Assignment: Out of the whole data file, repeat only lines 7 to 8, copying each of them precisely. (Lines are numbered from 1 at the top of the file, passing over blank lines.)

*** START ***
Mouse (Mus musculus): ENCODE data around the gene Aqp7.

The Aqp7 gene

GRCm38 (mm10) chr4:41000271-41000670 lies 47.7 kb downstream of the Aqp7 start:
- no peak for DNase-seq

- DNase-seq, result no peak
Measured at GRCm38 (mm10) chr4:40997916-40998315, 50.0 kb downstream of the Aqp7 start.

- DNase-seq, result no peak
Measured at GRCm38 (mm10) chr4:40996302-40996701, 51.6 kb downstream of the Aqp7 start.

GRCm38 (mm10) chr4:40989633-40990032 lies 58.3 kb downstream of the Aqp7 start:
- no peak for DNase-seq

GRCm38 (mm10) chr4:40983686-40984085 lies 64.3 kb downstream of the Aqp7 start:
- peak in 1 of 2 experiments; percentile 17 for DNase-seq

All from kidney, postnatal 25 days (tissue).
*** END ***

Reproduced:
- DNase-seq, result no peak
Measured at GRCm38 (mm10) chr4:40996302-40996701, 51.6 kb downstream of the Aqp7 start.